"Evelyn Bucknow is living with her single mother, Tina, in a small apartment outside Kerrville, Kansas. Though Tina is warm and loving, she is still young and immature herelf, prone to making hotheaded decisions that help create a precarious financial situation for her increasingly anxious daughter. When Tina's failed romance with her married boss leaves her jobless and desperate, Evelyn turns to her grandmother in an effort to distance herself from what she perceives as her mother's irresponsibility, immorality, and plain bad luck. But even the firmest convictions can crumble over time. As Evelyn winces her way through the trials of adolescence, she comes to realize that fortune, like people, can't always be categorized as good or bad. A curious student and a careful observer of her teachers, she learns the hardest lessons when confronted by the unexpected; a birth, a death, and the sting of unrequited love help Evelyn discover that luck is a tricky business, and a humbled compassion for others may be the greatest blessing of all."

This one sounds like a real coming-of-age story. I think it will round out my fall afternoons, quite nicely.

So, if you're a book-lover, and you're looking for a great way to while away Autumn's short stay, head on over to Katrina's place, and join the Fall Into Reading Challenge 2007!

See you there!

P.S. You can read BOOK REVIEWS written by participants in this challenge!

Tuesday, September 18, 2007

My New Feathered Friends Thank You!


Ladies and Gentlemen (just in case there are gentlemen lurking out there),

I'm happy to present:




?????????? and ??????????


Well, hang on a second.

Before I tell you their names, let's talk about all the amazing ideas you folks sent me! I was blown away! I mean, I knew you were a creative bunch, but I had no idea.

We had a tough time choosing, let me tell you. Here are a few honorable mentions:

Azcason came up with Pantouffe and Rouxe, from my one of my very favorite books: Chocolat.

Castor and Pullox were a great idea, which led us to also consider Clytemnestra and Agamemnon or Illiad and Oddessy. Thanks
Kathleen for your suggestion!

Kari, we loved Merry and Pippin, and Artoo and Threepio!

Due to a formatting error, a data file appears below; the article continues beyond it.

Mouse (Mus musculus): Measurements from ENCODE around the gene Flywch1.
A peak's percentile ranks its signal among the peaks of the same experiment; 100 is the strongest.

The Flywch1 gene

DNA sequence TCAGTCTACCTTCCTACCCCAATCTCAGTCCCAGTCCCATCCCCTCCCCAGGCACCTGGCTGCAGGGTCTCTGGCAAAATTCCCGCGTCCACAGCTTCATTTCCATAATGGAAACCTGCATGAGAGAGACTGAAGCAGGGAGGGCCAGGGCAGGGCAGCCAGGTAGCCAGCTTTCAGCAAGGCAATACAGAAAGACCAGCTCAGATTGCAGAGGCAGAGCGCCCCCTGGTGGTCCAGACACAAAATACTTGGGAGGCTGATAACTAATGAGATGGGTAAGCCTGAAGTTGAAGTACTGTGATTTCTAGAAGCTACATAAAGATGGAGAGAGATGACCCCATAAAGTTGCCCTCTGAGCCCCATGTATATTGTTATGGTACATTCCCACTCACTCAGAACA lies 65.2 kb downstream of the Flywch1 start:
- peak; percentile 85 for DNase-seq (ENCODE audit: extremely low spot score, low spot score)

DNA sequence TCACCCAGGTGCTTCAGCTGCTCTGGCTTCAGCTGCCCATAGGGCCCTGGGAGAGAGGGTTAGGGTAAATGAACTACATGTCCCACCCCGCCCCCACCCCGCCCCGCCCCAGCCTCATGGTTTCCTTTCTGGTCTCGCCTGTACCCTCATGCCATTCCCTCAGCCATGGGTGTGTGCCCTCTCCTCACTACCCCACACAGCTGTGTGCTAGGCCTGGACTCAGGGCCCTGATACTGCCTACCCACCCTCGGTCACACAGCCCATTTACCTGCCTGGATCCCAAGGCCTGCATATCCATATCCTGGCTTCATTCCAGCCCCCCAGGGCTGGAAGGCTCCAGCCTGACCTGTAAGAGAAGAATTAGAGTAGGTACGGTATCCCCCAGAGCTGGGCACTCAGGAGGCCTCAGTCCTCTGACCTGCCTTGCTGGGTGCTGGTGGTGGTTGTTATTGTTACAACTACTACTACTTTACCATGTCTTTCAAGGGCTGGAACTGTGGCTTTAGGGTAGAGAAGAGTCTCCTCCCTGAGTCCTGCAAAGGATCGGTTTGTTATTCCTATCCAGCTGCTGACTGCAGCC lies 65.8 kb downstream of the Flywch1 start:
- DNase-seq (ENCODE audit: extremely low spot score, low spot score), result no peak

Carrie, Thing 1 and Thing 2 was a hoot!

Michelle, I was particularly taken with Darcey and Bingley, while Inigo and Fezzik were a big hit, too!

With so many great ideas, we ended up discussing our choices for several days.

Until, we all came to an agreement.

The perfect names for these two parrots are:


Hook and Smee!

Congratulations, Michelle! You are the winner of this seasonal bird-cutie!

So, be sure to send me your mailing address, and I'll get her on her merry way to your house!

That was so much fun, I think I'll have to come up with another contest in a few weeks.

Saturday, September 15, 2007

Oh Autumn, I'm Ready For You!

So, I spent yesterday afternoon outside. In absolutely glorious, almost-long-sleeved-shirt weather, hanging wreaths and leaf garland, and setting up an ever-so-pleasing candle arrangement on my front-porch-converted-birdbath-conversation-table.

Then, since I had the decorations out anyway, I spread orange and red and brown and gold goodness throughout the library and the den. After a trip to Dollar Tree, I went a little crazy added some finishing touches. And I'm happy to announce that I'm ready for Autumn, and all his glorious finery!

I now present---the photos:



Here's my front door. Don't look at the paint job on the glass door frame. We have issues. The door frame is embarrassed, but a new paint of coat hasn't found a place on my to-do list, yet.

To the right of my front door is a seating area with a little table and two chairs. Above that is this window. The sensor you see in the bottom of the window is for one of those atomic clocks that tells you the time and temperature and everything but what to serve for lunch. Sadly, the clock doesn't work, and the sensor spent all summer in the window, for no reason at all. I think I'll go right now, and toss the poor thing in the trash.

Here is the table I mentioned before. I covered the river stones in the birdbath with a handful of leaves, and then replaced the glass tabletop. These candles look really cool when it's dark outside. Kind of hard to photograph, though.

On the left of my front door is a huge picture window, flanked by two smaller windows. My man-child #1, woman child #2 and I had fun rigging this wreath. It's hung from fishing line in three different places across the top of the window, and then sewn to the screens on the flanking windows near the bottom. No fall storm is gonna blow this baby down, you can bet on it!